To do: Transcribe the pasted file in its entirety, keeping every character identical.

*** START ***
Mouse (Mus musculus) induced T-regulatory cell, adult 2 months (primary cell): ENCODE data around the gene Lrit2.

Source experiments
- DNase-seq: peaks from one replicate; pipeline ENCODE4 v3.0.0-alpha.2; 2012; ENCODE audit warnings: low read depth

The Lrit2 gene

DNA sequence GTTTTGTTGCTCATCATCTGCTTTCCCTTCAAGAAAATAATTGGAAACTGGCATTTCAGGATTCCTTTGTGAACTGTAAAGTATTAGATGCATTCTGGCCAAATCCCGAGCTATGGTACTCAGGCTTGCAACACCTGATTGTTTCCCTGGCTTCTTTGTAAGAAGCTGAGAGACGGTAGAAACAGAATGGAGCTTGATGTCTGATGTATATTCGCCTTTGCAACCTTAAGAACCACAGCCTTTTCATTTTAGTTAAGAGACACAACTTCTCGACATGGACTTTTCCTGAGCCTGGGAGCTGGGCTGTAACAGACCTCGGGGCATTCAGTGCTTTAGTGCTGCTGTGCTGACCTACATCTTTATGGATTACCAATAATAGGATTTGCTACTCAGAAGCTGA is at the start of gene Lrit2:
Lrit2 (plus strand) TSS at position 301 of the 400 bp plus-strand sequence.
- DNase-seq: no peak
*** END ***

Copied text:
Mouse (Mus musculus) induced T-regulatory cell, adult 2 months (primary cell): ENCODE data around the gene Lrit2.

Source experiments
- DNase-seq: peaks from one replicate; pipeline ENCODE4 v3.0.0-alpha.2; 2012; ENCODE audit warnings: low read depth

The Lrit2 gene

DNA sequence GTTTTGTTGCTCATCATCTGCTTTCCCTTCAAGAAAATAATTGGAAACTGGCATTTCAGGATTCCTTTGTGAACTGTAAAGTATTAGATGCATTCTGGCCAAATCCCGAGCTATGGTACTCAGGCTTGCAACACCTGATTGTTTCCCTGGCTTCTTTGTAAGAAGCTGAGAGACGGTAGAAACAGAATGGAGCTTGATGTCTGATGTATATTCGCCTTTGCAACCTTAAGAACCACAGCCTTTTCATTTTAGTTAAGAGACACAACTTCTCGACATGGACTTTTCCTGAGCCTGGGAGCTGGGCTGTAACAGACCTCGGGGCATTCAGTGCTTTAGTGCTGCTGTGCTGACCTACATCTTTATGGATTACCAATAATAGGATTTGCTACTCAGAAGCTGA is at the start of gene Lrit2:
Lrit2 (plus strand) TSS at position 301 of the 400 bp plus-strand sequence.
- DNase-seq: no peak